“We raise more hell, get more kicks, because we are the Class of ’66!” chanted Susan Willis Updegraff to rile up the crowd of about 60 Sandy Springs High School graduates and their spouses gathered at Heritage Sandy Springs Aug. 19 for their 50th reunion.
Updegraff, the reunion chairperson, was among those who shared memories about the era when Sandy Springs was a suburban community rather than a rapidly developing city. To illustrate her favorite high school memory, Updegraff proudly brandished a copy of the senior yearbook with a photo of her on the school football field—today the Kroger at City Walk—crowned as Homecoming Queen.
“It is ironic that I am essentially the only person from my high school class who still lives in Sandy Springs,” said longtime resident Bill Gannon.
Many live over in Cobb County, such as David and Donna Rumrill and Elaine “Woody” Woodall Markert, who say they moved across the Chattahoochee for tax breaks. Some came as far as Las Vegas to catch up with old classmates and reflect on their high school experiences.
The relationships and bonds that came out of the school still remain strong. Updegraff remains close friends with a group of seven women. Jeffrey Sharon Koontz spoke with tears in her eyes, clutching the sides of longtime friend Trudy Kitchin Woodard, about how she moved to Sandy Springs in the middle of her junior year of high school and young Trudy befriended her in French class and introduced her to everyone.
“I love her, she is like a sister,” she announced, eager to get this on the record. “We ended up going to college together for two years. She’s been my dearest friend for 50 years. “
Others found love. “After I left high school, I went to Georgia Tech, and then I started dating my later to be wife who was a senior at the high school,” said David Rumrill, class of ’64. “My fondest memories are coming back and getting the cheerleader. She wanted the college guy!”
His wife, Donna Crawford Rumrill, Class of ’66, spilled about that first date. “We snuck in through the back of the Piedmont Drive-In and we got caught. He was thinking he was mister big shot, because I just met him, and the next thing I knew, the guard caught him. So we drove out of there and didn’t know what to do, so we went to the Zesto’s.”
“The girls would go to the Dairy Queen or McDonald’s after school, and when the girls wanted to find the boys, we drove down Roswell Road,” said Donna Rumrill about what high school was like. “There was a grocery store [and a] florist that all the boys worked at, and nothing else. That’s where all the girls would pretend to shop to see the boys.”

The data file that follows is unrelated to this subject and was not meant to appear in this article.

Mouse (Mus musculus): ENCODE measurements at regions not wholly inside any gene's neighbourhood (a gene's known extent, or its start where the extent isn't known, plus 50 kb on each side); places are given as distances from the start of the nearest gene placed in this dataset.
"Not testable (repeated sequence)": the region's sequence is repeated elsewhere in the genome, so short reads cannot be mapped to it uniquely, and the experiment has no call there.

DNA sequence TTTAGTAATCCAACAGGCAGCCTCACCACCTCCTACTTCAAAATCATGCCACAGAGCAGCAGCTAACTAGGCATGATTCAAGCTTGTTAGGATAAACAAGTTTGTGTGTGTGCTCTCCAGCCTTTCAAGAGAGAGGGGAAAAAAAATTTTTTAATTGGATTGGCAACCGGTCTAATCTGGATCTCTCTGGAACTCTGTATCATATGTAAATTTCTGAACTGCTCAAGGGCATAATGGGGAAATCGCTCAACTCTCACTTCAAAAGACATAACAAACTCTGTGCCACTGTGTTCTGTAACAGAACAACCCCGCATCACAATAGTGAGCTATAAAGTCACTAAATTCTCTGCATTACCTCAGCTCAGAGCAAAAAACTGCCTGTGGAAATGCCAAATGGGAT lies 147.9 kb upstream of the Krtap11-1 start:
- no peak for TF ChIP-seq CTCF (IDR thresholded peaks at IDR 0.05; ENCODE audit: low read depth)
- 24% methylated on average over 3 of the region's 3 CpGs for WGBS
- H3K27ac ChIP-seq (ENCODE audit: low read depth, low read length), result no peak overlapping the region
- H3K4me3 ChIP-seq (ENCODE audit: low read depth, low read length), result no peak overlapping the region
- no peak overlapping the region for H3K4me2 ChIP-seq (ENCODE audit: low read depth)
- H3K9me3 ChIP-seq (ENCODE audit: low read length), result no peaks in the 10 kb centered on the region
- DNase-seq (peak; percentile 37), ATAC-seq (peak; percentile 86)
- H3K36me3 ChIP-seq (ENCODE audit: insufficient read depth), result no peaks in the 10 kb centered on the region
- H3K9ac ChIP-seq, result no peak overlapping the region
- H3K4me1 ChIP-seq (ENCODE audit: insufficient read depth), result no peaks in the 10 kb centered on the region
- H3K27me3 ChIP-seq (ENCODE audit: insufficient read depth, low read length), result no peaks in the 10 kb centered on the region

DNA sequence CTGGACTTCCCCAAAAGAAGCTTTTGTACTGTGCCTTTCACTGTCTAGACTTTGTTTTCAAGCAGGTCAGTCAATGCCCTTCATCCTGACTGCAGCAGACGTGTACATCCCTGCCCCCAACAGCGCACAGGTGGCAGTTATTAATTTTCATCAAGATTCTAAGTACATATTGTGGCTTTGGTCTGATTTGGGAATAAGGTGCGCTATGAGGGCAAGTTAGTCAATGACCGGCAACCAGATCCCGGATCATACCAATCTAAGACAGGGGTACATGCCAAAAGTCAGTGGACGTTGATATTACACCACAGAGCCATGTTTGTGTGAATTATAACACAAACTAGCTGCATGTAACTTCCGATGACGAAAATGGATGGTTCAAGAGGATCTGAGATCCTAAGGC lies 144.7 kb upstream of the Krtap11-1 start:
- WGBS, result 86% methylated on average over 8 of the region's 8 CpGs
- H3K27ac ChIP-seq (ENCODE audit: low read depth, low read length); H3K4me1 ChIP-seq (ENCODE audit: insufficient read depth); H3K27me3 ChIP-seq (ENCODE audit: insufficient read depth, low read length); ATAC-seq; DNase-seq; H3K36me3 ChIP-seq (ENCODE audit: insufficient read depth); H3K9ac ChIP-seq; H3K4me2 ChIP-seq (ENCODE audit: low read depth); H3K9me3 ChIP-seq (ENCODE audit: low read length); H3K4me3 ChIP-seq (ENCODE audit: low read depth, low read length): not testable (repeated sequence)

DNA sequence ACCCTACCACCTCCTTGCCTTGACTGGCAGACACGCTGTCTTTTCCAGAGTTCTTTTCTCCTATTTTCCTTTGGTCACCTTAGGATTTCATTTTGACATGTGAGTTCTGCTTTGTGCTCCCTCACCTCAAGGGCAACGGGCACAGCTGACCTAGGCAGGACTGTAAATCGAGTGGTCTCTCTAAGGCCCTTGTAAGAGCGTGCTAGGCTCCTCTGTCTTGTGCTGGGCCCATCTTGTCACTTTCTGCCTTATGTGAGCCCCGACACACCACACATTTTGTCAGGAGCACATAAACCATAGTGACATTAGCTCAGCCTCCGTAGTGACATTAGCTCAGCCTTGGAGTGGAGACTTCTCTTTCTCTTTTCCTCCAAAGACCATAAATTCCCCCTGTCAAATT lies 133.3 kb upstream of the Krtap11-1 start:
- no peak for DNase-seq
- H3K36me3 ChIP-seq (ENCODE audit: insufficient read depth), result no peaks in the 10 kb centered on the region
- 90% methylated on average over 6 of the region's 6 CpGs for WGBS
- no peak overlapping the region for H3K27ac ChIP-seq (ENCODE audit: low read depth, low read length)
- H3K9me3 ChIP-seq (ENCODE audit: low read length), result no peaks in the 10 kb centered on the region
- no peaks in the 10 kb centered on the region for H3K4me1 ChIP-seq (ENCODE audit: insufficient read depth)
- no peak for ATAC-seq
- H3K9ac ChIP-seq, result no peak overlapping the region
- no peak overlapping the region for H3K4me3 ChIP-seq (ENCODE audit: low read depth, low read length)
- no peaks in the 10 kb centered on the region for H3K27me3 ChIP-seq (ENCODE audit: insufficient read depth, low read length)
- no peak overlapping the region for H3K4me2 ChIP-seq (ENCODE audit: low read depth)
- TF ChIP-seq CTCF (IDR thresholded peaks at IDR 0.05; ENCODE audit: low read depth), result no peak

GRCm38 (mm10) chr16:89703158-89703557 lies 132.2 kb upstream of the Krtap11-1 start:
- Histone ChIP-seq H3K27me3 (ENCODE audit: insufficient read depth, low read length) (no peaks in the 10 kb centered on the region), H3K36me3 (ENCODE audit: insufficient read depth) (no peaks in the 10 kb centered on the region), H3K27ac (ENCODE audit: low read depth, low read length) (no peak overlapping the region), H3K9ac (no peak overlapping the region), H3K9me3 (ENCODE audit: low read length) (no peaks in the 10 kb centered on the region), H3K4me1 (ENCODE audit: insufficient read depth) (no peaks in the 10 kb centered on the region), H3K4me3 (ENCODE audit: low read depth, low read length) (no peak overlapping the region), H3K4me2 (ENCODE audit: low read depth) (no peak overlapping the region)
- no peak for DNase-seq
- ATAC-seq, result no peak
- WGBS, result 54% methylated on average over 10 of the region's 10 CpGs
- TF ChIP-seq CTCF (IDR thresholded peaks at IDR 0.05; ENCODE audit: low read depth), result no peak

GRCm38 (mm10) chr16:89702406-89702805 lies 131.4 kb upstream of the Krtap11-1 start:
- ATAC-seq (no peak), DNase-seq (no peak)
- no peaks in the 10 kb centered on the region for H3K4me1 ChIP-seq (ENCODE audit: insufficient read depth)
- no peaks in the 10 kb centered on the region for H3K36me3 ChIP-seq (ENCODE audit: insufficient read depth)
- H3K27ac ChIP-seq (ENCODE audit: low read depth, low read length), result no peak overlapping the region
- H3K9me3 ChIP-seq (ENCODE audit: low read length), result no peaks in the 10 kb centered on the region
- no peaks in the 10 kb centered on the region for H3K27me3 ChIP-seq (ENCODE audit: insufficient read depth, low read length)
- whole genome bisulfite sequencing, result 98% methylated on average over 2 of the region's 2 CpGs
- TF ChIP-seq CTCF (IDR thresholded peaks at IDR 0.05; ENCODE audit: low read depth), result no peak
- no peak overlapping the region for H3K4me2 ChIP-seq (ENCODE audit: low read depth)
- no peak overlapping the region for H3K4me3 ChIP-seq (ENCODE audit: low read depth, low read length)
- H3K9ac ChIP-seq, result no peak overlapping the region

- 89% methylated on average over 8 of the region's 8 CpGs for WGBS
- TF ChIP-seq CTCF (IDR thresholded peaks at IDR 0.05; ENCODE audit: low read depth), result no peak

Sandy Springs 50 years ago was very different than the suburban city easily connected to Atlanta we know today.
“The change, ‘CHANGE’ in all capital letters,” stressed Elaine Woody” Woodall Markert, Class of 1964, who was present to promote the Sandy Springs High School tent at the upcoming Sandy Springs Festival. “It is unreal.”
Classmates said change started in Atlanta in the ’60s with the arrival of Lockheed Martin and IBM, bringing Northern employees into the area and transforming the rural community into a suburban one. The construction of I-285 was slow, and the teenagers would use the strip of highway from Highway 41 to Chamblee-Dunwoody Road as a place to drag race on Saturday nights, according to Updegraff.
“The first part of I-285 wiped out our neighborhood softball field, and the expansion took our neighborhood pool,” Gannon said.
“Everyone was really worried. What kind of riffraff will this bring?” Markert said of the general reactions to the highway construction connecting the Perimeter together.
“However, I-285 was a big benefit to me, since it improved my ability to get around ATL,” Gannon said.
Roswell Road hosted a single traffic light, and it was only two lanes wide. The intersection between Roswell Road and Abernathy was a dairy farm; Johnson Ferry was a tiny wooden one-lane bridge across the Chattahoochee. The first and only shopping center of the time, Sandy Springs Shopping Center, which housed a hardware store and a grocery store and later became the home of the recently closed local landmark restaurant The Brickery, is being razed for a new mixed-use project.
“When we had our 50th reunion, everyone wanted to go back to the street they grew up on,” Markert said. “When they tried to go back, they couldn’t find their street or their house because so much has changed.”